Fischer. In 1999 Declercq (4) described the use of a
posteromedial working portal in the same saggital plane as the
ACJ in combination with a direct anterior portal for completion
of the resection.
We describe the use of Declercq’s posteromedial portal in
conjunction with a second posteromedial portal located at the
superior edge of the scapula spine directly in line with the
ipsillateral ACJ, thus avoiding the possible damage to the
superior capsular ligaments associated with the use of the
anterior and superior portal.
Patients were followed up prospectively over a period of 1 year;
all of them had clinical impingement refractory to conservative
management (mean symptoms 14 months) and an MRI scan confirming
subacromial impingement and a degenerative ACJ. They were all
scored preoperatively on the day of surgery using the oxford
shoulder score (OSS) and the visual analogue (VAS) pain scoring
system. Other demographic details were also collected. All
operations were carried out or supervised by a single surgeon
(senior author MP) using a standard technique described below.
After induction of general anaesthesia the patient is placed in
the lateral decubitus position and tilted 30° posteriorly.
Between 4 and 5 kg of skin traction is applied to the arm, which
is placed in 20° of abduction and slight forward flexion. The
arthroscope is placed through a posterolateral portal just
lateral to the soft spot to inspect the glenohumeral joint and
the under surface of the cuff (Fig 1). Through the same skin
incision, we place the arthroscope into the subacromial space.
After inspection of the subacromial space, we make the
posteromedial working portal. This portal is 2.5 to 3 cm more
medial to the posterolateral portal and 3 to 4 cm inferior to
the spine of the scapula (Fig 1). Normally, the portal will lie
in the same sagittal plane as the ipsilateral AC joint. The
acromion is planned flat through this portal and the prominent
CA ligament removed, initial resection of the ACJ is then
performed to the extent allowable by the constraints of the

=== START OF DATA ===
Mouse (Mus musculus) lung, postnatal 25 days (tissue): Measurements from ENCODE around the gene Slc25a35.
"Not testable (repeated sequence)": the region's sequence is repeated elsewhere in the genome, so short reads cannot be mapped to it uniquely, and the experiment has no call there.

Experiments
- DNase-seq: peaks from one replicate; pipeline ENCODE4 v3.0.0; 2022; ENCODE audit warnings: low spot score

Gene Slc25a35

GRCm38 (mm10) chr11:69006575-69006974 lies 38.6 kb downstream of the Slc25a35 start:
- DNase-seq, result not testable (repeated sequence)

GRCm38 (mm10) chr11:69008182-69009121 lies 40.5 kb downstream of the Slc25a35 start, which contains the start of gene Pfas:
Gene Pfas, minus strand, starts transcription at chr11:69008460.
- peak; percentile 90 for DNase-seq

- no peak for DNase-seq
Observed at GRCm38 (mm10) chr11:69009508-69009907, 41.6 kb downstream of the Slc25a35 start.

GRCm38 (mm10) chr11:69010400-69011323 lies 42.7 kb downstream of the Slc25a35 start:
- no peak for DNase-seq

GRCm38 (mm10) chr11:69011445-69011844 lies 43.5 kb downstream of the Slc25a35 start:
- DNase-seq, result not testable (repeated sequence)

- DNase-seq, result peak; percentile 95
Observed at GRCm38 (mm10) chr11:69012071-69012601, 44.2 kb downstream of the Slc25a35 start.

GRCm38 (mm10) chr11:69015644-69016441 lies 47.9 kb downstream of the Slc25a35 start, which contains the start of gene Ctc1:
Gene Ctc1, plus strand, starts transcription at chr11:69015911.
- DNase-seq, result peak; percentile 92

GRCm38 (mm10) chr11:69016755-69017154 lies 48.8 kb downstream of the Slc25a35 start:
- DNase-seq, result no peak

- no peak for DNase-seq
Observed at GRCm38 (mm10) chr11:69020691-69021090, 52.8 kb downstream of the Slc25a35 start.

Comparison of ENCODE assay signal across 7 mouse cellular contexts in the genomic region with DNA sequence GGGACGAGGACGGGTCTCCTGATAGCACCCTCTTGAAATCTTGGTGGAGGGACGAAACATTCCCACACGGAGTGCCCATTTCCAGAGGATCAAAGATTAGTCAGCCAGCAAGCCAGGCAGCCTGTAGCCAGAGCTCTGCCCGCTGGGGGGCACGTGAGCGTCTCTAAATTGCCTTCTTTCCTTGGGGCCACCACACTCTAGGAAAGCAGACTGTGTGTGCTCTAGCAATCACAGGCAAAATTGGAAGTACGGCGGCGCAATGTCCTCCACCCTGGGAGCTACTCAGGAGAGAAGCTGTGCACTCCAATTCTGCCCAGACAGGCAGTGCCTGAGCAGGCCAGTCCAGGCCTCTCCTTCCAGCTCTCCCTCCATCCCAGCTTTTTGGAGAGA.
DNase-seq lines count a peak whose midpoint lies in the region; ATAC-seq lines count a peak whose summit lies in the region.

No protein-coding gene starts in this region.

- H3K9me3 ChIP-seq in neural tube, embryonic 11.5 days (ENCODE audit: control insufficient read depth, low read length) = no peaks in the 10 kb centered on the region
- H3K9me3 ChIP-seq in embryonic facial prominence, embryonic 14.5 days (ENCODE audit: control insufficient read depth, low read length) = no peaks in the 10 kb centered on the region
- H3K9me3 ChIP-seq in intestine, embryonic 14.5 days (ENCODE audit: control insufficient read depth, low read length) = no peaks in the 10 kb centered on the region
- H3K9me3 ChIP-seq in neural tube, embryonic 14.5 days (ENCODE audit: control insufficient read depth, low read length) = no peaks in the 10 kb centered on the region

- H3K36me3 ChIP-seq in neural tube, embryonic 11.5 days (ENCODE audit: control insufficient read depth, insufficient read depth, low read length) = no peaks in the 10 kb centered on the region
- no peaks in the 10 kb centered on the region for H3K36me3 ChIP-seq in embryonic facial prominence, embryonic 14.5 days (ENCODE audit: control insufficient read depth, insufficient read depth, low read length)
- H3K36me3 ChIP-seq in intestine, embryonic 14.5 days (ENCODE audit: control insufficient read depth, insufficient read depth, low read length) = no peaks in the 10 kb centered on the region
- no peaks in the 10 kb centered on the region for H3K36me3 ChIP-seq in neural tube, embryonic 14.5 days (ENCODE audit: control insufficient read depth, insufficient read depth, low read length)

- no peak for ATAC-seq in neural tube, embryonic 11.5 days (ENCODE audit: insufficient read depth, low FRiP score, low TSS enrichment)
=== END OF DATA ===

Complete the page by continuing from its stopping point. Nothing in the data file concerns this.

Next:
portal. A third posteromedial portal is then made on the
superior edge of the spine of the scapula in line with a
posteriorly projected extension of the ACJ (Fig 2), the exact
location of the skin incision is variable and may need to be
more posterior to prevent skin and fat being compressed on the
spine of the scapula depending on patient habitus. A pencil
point trochar is then inserted directed towards the front of the
ACJ parallel to the floor to check the alignment of the portal
which should come out directly underneath the ACJ. A shaver is
then introduced in place of the trochar (Fig 3) and a full 1cm
resection of the distal clavicle is performed from posterior to
anterior under direct vision.
The subacromial space is the infiltrated with 20mls of
chirocaine following removal of the skin traction and closure of
the 2 posteromedial portals with 4.0 vicryl and steristrips. The
postero-lateral portal is then closed in a similar fashion and
spirit gauze and mepore dressings applied.
Postoperatively the patient is advised to fully mobilise the
shoulder and no sling is required. The patients were then
followed up by the surgical team at 2 weeks and 6 months and
again scored using the VAS and OSS questionnaires.
Figure 1: Location of 3 arthroscopy
position of the second posteromedial working portal superior to
the spine of the scapula in line with a posterior projection of
Insertion of shaver to perform complete
resection of ACJ
100 consecutive patients (100 shoulders) were followed
prospectively. There were 58 men and 42 women with a mean age of
58 (39-75). The dominant arm was operated on in 64 patients. The
mean follow-up was 7 months (6-14). 35 patients had a full
thickness rotator cuff tear confirmed at arthroscopy and 19 had
evidence of Grade 2 or above osteoarthritis on either the
humeral head or glenoid surface. The mean preoperative VAS was
7.2 decreasing to 3.8 at 2 weeks and 3.0 at 6 months, no
patients reported an increase in their VAS score. The mean
pre-operative oxford score was 22.4, 30.8 at 2 weeks and 34.2 at